Service in the Bedroom: Making Experiences Memorable
By Roberta Nedry President & Founder, Hospitality Excellence, Inc. | February 20, 2011
You have arrived, your moment of anticipation is here, you are about to open the door to your sleeping chamber for the night, also your temporary living quarters. You are about to experience perhaps the strongest impression making moment of your hotel stay. You have activated your contribution to the revenue per available room (REVPAR) of that property. You are entering-"the bedroom"
What do your senses tell you the moment you enter the room you have been given as a result of your reservation? What kind of experience will you have in this intimate space you will call "home" for the next period of hours or days? Will you be able to find your way around the room? What kind of service will you experience in the bedroom?
What makes the guest's room experience memorable? What are the dos and don'ts of bedroom service and how does each department/role of the hotel impact that intimate space?
It is never easy to arrive late in the evening to any hotel. The guest may be tired and probably grumpy and ready to crawl into bed. There have been at least three occasions in the past year when that grumpy guest has been me. After a long day of work, travel and transitions, I was ready for my rest. After checking in, it took me less than 10 minutes to unpack, wash my face, brush my teeth and jump into a soft, clean bed. That was the first time I relaxed and felt relieved knowing I was on my way to a well-deserved rest.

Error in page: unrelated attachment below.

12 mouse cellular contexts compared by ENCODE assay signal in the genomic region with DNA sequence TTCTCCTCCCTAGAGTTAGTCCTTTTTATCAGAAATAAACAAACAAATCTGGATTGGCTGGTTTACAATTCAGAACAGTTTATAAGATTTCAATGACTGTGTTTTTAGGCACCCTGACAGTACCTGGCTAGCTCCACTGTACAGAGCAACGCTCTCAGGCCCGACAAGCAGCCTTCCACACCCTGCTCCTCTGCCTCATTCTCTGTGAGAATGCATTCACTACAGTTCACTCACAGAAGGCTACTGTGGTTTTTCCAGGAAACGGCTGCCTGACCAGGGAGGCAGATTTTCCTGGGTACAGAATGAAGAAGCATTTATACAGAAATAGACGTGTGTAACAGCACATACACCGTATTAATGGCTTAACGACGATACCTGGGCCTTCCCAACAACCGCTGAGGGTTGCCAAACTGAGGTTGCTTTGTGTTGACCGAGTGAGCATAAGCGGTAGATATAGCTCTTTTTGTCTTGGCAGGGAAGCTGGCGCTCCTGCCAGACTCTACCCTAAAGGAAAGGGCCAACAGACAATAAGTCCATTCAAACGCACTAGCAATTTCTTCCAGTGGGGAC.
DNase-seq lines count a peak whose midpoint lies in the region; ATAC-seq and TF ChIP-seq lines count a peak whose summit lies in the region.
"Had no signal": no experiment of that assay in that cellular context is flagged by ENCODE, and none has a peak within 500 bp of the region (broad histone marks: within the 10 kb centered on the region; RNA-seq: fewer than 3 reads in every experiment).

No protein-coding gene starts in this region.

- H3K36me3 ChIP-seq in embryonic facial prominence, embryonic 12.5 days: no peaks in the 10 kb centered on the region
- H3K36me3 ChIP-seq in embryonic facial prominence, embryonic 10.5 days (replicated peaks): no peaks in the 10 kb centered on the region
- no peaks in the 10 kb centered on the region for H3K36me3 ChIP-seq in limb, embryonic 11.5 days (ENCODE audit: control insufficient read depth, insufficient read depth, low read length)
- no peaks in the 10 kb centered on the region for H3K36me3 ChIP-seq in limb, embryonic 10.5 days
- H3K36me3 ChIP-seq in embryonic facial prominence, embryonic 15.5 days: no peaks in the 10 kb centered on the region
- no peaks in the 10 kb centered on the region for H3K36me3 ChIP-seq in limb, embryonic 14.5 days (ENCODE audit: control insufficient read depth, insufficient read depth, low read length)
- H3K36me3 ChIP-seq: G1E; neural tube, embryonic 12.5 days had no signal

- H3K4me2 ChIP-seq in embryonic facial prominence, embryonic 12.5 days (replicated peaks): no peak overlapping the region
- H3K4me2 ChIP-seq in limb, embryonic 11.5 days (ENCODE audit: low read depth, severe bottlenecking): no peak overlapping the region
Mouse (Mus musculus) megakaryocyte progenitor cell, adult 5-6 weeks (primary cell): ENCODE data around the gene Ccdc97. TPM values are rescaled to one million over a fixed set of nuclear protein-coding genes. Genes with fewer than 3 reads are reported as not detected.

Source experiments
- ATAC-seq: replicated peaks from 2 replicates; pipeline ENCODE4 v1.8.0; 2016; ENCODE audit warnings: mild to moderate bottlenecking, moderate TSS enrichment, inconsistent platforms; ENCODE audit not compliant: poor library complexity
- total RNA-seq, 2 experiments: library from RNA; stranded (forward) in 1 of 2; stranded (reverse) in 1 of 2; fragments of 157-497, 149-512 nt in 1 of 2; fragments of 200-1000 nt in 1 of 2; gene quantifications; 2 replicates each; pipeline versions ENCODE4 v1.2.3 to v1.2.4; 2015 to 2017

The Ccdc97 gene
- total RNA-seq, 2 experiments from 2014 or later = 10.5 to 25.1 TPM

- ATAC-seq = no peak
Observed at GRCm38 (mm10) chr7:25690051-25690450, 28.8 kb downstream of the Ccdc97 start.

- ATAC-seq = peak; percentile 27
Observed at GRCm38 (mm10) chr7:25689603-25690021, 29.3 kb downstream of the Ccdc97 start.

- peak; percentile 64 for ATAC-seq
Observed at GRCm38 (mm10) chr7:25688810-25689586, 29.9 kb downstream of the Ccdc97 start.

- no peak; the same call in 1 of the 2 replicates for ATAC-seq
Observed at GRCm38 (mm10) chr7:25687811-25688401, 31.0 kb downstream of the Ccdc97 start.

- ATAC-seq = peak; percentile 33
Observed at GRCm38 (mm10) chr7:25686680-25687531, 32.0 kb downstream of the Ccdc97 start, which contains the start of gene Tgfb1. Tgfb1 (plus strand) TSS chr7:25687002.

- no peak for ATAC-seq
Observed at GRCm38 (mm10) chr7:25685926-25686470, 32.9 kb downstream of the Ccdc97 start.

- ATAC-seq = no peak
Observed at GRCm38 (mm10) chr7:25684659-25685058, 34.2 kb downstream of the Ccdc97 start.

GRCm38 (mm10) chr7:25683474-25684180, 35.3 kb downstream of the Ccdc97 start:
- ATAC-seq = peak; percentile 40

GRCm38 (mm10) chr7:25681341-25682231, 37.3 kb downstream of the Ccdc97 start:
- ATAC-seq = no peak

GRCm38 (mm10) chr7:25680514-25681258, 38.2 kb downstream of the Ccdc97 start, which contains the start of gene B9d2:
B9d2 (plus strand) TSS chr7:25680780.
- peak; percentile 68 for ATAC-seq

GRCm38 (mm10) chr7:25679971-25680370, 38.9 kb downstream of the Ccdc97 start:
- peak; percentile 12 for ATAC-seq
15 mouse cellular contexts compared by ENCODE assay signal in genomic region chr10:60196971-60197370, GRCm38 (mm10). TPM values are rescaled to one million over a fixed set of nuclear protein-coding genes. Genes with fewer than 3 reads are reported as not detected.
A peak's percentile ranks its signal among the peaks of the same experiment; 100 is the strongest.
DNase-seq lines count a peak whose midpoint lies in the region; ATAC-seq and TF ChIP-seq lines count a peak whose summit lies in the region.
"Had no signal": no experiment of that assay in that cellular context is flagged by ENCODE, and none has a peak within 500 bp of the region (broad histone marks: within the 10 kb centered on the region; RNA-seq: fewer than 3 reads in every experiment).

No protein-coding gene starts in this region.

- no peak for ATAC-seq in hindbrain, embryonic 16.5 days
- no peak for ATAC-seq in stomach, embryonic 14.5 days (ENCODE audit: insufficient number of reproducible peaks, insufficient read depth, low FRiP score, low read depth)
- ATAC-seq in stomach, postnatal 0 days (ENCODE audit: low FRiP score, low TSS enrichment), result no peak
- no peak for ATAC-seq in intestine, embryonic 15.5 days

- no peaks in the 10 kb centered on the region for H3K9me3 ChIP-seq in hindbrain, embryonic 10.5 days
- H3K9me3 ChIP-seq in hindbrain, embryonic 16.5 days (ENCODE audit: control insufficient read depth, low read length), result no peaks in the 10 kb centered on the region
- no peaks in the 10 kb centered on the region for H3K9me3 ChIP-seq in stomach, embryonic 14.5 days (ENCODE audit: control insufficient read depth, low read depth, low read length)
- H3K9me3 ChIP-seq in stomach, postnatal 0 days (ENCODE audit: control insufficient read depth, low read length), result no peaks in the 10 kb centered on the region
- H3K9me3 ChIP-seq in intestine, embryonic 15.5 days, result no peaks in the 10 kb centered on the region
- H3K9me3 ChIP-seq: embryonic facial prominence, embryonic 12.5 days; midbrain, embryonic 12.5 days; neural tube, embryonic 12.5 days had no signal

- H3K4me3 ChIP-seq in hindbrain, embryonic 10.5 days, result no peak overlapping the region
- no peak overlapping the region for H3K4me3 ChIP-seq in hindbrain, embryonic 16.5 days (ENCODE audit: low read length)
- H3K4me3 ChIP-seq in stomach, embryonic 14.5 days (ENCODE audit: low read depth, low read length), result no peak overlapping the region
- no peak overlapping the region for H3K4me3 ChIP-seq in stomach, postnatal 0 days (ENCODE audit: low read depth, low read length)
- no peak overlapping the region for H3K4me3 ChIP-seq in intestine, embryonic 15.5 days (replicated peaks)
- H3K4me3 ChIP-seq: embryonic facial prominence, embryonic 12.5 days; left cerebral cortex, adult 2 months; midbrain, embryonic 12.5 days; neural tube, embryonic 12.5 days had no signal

Little did I know that at 4am, the alarm clock would interrupt that rest and completely disrupt the euphoric state of REM sleep I had just reached. I woke up startled, disoriented, surprised and confused. I tried to remember what meeting I had, what commitment I had made, what reason I had for waking up at 4am. Then, after I was finally wide awake, I realized I had no reason and that the alarm had been set and left by the last guest. Now, I was angry. Why didn't housekeeping check the clock and especially the alarm to make sure my sleep would not be interrupted? Falling back asleep was not easy or peaceful from that moment on, especially since I could not wait to wake up and complain about this overlooked step. As I mentioned, this happened at least three times last year, and two of those occasions were on weekends, my free pass for a late sleep that was not to be.
Checking the clocks for accuracy, making sure a pleasant volume and station are on for the first time the guest opts to turn on the radio or alarm, making sure the alarm is not on when a new guest checks in and even cleaning the clock since dust seems to accumulate in the little crevices would seem to be part of basic steps in clock etiquette and bedroom service. Yet guests frequently exchange "alarm clock nightmare" stories that leave them feeling unrested and unhappy.
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